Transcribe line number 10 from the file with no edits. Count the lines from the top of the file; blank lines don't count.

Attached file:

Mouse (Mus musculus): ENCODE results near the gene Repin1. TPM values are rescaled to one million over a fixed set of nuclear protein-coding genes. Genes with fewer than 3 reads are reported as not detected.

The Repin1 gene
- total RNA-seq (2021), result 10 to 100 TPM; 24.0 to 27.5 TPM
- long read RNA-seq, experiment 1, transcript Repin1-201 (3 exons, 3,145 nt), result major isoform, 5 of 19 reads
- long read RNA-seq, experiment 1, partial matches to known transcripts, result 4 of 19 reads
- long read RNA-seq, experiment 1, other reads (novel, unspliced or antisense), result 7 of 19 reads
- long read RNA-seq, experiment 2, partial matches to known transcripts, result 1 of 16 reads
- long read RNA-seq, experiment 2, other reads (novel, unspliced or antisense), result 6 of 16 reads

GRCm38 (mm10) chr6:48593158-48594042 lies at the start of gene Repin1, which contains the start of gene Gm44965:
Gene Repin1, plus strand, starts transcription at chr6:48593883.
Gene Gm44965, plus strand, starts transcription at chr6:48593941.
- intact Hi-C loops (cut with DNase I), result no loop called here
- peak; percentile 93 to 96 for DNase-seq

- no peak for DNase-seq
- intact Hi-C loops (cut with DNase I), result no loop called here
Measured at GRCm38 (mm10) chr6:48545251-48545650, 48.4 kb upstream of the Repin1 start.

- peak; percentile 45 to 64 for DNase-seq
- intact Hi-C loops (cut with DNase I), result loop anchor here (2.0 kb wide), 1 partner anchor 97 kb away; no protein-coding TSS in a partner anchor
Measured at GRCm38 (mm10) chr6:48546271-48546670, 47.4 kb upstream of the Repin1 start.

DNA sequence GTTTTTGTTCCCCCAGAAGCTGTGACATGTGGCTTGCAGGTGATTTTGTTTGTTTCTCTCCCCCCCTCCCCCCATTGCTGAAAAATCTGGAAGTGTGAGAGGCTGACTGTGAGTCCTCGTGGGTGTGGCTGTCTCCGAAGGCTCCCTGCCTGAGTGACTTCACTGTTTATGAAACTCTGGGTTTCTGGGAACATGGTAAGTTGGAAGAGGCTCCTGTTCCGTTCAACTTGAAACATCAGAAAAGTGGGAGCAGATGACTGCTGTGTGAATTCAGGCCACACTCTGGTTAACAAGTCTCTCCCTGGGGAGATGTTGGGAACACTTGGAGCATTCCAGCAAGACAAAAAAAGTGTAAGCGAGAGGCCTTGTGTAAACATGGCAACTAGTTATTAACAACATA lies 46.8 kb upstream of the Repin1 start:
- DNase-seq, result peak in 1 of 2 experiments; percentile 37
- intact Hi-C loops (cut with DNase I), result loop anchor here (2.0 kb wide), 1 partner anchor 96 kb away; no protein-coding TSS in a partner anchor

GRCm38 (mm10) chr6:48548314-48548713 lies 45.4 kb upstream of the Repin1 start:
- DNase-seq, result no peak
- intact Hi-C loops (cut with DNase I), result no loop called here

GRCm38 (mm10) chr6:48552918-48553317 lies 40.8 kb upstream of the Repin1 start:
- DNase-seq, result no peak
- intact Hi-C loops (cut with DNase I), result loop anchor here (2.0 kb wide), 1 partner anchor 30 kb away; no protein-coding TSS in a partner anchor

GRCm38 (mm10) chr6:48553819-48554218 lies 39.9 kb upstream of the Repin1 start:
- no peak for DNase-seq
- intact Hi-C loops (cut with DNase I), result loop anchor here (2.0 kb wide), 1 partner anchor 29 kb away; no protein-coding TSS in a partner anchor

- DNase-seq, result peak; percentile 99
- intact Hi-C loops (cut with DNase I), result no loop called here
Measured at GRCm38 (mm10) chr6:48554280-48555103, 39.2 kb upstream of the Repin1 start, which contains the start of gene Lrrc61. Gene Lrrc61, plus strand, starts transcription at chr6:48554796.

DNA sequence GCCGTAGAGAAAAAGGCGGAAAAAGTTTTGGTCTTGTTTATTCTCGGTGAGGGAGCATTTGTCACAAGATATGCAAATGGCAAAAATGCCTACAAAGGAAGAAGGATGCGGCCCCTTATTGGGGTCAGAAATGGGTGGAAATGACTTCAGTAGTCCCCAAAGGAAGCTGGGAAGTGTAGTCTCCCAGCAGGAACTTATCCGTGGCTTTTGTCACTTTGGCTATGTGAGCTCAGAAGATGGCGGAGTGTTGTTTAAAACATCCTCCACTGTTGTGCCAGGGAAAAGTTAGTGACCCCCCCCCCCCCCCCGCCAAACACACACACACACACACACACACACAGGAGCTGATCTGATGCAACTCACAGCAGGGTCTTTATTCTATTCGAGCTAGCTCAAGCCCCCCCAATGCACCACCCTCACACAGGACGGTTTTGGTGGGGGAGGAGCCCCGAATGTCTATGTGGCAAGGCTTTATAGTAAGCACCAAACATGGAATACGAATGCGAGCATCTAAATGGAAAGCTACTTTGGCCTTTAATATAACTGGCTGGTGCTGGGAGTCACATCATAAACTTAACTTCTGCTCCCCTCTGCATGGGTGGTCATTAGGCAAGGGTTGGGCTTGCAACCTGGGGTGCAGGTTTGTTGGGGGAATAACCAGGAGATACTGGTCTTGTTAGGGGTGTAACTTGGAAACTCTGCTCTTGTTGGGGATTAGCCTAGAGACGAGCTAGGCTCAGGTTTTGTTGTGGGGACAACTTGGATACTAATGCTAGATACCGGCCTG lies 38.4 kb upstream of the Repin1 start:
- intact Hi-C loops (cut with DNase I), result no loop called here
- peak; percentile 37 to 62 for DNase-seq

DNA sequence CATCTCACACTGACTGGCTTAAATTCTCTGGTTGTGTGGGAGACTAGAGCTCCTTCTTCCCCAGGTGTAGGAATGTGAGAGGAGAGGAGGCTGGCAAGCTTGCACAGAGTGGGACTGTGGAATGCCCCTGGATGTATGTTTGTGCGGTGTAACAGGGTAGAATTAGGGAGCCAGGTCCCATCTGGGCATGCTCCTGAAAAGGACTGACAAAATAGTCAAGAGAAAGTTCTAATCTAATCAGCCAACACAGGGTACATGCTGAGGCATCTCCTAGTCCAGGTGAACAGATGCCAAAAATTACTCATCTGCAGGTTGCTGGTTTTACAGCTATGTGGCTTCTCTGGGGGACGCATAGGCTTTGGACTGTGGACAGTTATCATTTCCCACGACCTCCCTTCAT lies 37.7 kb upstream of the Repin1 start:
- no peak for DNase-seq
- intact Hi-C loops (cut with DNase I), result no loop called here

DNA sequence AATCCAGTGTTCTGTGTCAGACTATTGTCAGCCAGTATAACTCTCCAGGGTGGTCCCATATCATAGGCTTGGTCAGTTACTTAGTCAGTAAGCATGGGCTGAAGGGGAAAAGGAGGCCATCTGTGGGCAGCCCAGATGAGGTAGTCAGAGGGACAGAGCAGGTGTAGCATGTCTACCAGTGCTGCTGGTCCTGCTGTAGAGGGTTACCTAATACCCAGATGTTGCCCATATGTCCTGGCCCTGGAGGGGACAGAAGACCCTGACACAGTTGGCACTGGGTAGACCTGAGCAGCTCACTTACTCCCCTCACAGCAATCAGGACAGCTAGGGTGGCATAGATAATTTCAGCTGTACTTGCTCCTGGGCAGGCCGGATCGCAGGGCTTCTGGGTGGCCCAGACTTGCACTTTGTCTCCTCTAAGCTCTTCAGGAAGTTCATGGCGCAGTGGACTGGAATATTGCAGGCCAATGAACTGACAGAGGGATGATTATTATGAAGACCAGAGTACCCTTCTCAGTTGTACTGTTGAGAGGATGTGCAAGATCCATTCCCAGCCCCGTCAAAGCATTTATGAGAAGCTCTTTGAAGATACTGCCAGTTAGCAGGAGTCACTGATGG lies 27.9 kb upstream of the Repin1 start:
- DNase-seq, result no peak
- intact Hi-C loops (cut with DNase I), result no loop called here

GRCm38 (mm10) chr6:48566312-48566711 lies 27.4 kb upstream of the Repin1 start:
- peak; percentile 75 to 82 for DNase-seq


Gene Repin1, plus strand, starts transcription at chr6:48593883.